Nicks F1, Emsworth, UK.

  1. Green oak and Cedar.

First go with WordPress, so here goes.

I built three SOF last year, all fuselage frame construction.

Two Gentry KidYaks, and a 1931 Disko Bay, which I took the museum lines plan and lofted it full size. The kayaks have all worked well, but I want to build a proper steam bent framed one! I want thus one to be as light as possible,  around 15kg.

The local timber yard builds fence posts and other stuff. This generates a lot of oak offcuts, all fresh. I collected a few pieces for the coaming and timbers.

The other timber yard is more modern, and they have a good pile of Western Red Cedar. I think I bought too much!

Building this kayak will be done at the end of the day, on the way out of the workshop. Not the best way, but free time is limited!

Last week I made a coaming jig, and this evening I steamed a few coamings. I then came home and watched Brians videos, on coamings.

Now I have watched the (excellent!) videos I can go and do it again, but better!
As you can see I put the scarph in the wrong place! Sorry Brian!

This evening a change of timber to a different piece, and following Brians instructions exactly yeilded a good coaming and a good lip.
Within the ones in the picture there is one good lip and one good coaming.


Machining the Cedar

Ripping up the cedar


Laminating deck beam

Laminated three cedar deck beams this afternoon.


Back on the case a few weeks later…

I had hoped to achieve great progress over the Christmas Holiday,  but van maintenence got in the way, along with Christmas itself!

This afternoon I fastened the lip to the coaming.  Leaving it this long meant the oak had really hardened up, and took some persuading to bring the two halves together. Plenty of cramps and some glue and it looks presentable enough.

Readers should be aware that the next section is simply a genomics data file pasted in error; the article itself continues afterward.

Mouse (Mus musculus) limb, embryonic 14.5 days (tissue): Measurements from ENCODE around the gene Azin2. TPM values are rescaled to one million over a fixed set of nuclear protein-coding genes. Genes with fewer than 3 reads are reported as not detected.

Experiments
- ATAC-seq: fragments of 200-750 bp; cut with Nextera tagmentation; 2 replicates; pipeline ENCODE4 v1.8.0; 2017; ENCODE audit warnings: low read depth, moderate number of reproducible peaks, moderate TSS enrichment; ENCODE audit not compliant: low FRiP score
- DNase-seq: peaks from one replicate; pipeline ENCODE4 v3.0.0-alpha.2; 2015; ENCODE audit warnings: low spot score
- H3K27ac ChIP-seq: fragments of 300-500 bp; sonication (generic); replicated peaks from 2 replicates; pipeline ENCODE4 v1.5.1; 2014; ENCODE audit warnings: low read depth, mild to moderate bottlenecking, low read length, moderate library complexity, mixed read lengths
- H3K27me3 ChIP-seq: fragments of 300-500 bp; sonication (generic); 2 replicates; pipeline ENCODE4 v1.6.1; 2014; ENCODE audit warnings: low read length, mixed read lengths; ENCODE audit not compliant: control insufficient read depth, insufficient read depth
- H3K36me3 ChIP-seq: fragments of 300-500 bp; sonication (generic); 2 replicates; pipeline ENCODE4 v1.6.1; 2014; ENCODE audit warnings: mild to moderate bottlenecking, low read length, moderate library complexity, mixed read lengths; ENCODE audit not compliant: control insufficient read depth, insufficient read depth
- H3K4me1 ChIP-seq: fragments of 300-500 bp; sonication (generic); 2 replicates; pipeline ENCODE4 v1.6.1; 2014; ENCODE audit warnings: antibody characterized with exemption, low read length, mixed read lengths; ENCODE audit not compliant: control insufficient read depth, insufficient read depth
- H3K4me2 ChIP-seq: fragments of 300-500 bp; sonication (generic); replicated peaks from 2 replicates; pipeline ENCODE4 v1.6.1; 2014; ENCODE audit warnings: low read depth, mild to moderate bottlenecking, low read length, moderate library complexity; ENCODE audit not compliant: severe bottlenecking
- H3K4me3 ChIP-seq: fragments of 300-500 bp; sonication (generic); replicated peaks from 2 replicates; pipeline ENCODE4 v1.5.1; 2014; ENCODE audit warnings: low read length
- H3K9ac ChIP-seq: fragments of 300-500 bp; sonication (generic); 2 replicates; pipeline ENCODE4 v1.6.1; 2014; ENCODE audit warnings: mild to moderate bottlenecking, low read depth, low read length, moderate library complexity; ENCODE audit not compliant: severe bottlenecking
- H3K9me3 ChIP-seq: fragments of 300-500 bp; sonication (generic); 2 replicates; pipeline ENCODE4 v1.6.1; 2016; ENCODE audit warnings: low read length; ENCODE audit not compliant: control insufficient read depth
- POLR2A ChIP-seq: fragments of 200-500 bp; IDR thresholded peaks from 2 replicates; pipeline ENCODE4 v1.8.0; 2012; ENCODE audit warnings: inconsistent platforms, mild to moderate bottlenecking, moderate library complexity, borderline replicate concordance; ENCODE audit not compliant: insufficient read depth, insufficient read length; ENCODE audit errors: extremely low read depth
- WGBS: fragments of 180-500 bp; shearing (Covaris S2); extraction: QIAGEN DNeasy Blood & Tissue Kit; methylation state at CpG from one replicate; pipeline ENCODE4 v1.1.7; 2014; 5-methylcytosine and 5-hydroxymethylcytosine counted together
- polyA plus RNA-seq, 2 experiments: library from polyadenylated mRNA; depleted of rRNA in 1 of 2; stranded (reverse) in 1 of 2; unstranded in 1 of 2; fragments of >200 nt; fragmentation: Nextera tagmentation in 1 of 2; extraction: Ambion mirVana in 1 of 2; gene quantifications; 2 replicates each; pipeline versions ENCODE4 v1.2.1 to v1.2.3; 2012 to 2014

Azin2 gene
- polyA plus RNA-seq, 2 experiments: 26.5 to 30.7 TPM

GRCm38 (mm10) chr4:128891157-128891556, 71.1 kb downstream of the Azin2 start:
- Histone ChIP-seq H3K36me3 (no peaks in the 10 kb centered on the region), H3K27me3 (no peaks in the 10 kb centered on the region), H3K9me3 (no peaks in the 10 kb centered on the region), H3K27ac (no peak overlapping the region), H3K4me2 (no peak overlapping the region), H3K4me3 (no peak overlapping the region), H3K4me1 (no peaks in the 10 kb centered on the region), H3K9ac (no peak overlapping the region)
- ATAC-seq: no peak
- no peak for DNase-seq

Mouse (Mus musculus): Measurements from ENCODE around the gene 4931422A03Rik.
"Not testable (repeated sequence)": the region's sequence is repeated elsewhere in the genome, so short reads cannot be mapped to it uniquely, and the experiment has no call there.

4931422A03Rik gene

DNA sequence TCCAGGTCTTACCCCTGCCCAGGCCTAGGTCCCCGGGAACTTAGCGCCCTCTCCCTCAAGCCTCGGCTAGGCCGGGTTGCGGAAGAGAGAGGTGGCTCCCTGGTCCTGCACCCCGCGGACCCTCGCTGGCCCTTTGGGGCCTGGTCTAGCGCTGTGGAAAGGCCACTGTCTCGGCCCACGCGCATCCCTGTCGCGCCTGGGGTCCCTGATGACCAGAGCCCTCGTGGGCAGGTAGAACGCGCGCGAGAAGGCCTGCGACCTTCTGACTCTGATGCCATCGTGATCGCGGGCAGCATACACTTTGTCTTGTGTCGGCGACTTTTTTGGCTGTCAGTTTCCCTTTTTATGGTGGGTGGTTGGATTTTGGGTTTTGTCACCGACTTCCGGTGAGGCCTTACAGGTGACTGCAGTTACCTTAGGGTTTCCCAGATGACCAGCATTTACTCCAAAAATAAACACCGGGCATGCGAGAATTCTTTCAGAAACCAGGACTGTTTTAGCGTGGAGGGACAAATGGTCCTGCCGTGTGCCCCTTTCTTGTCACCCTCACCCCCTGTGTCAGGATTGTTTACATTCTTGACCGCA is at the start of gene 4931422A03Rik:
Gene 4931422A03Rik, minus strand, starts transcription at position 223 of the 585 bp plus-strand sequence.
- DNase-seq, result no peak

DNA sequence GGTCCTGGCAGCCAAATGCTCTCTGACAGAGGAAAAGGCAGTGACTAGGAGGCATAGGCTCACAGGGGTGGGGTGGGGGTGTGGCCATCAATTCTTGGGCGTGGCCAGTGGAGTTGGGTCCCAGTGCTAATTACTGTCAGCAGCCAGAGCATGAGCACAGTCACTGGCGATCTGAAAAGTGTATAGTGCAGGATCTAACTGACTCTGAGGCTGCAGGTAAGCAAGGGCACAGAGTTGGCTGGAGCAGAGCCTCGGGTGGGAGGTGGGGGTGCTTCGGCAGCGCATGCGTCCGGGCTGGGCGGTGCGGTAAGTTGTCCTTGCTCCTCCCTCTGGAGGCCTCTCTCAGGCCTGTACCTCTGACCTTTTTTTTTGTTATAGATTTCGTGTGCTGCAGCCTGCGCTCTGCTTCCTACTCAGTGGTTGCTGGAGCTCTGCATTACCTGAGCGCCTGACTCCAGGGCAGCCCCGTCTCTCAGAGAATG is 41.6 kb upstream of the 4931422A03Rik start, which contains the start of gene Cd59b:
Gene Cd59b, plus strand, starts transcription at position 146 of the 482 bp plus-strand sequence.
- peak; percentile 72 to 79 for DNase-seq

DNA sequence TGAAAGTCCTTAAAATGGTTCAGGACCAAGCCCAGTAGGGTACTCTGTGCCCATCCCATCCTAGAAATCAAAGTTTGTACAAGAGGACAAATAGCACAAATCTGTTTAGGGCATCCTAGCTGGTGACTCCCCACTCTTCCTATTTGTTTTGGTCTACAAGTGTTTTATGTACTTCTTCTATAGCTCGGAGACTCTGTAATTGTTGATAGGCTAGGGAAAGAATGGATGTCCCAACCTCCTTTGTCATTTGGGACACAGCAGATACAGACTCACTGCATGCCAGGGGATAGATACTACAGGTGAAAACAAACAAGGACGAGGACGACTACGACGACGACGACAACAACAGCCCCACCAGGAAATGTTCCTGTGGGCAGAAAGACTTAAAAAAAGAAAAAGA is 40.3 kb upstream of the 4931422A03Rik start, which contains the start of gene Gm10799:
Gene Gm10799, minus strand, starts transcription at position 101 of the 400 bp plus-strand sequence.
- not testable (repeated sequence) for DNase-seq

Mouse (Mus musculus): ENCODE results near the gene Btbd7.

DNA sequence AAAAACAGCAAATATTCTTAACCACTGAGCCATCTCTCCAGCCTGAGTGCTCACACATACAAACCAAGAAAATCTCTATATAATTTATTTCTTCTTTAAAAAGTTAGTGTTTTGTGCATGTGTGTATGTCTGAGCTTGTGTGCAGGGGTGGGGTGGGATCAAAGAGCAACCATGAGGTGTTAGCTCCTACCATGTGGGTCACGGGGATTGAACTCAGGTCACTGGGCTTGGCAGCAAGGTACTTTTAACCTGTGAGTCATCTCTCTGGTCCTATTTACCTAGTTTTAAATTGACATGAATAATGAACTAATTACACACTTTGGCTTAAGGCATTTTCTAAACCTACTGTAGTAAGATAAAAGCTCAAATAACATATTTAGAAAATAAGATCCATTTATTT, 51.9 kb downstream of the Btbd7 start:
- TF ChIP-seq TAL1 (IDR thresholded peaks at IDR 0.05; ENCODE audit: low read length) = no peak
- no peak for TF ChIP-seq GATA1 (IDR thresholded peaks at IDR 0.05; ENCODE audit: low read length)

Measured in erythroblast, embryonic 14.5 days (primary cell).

Later the gunwales were sanded, paired up and mortises for the frames and beams marked out. I also made the two formers. This time I could refer to Brians video,  run downstairs, do the next section,  then return upstairs for the next bit!

Hopefully tomorrow evening I can cut the mortises.


Well another week or so has past!

I shall name this kayak ‘stolen moments ‘!

Yesterday evening I cut the mortises for the frames.  We are lucky enough to have a mortice machine in the workshop, and I think this is the first time it’s been used! Once set up it munched effortlessly through the cedar.   Doing the angled mortices for the aft deck beams was a little tricky.  In retrospect I should have just made the jig and not used the morticer.

Next evening,  finally put the gunwales together and put the forms in! It’s starting to look like a kayak at last. Kerfed the ends and did the lashings with artificial sinew. This stuff is so flat, and much better than the round stuff I used on my previous kayaks .



The hole for the lashing was 6mm lower than suggested by Brian, but there was a screw hole there from when the two gunwales were together as a matched pair.


Brrrrrr! 4 deg in here.

This evening I finally had enough of imperial measurements !! I’m OK with feet and inches,  halves,  quarters, and even eighths.   However sixteenths just fry my head, and I am frantically converting everything to metric.  So my Special Stick is 7.93mm!

Anyway , engaged brain and fitted the forward three deck beams, then went home.


A small celebration this eve as the last three deck beams popped into place. The two behind the cockpit were both spruce because I had a section of an old bowsprit which needed using up.

I had one little issue yesterday,  and that was when the forward deck beams were in, the forward form was 6mm slack.  Went home and emailed Brian who replied that morning with possible causes. Thanks for the rapid support Brian 👍. A slight massage of one shoulder on the beam and she is on the marks!

Off to buy some dowel tomorrow so I can peg the ends etc.


Assembled the gunwales for the last time. I still hadn’t bought any dowel to peg them, and rather than drive the forty minute round trip to buy some, I made up my own. I’m not really keen on shop bought dowel, I don’t know what wood it is, and it seems a little soft to me. For the larger dowels I used oak, which you simply hammer through a piece of steel plate. Drill the hole for the finished size, and leave the burrs on. It actually very quick, and quite satisfying !

The smaller holes are for smaller dowels…

Drilling off the holes for the deck beam dowels seemed a little drastic, but once in the structure is really stiff and strong.


Machined the timbers this evening.

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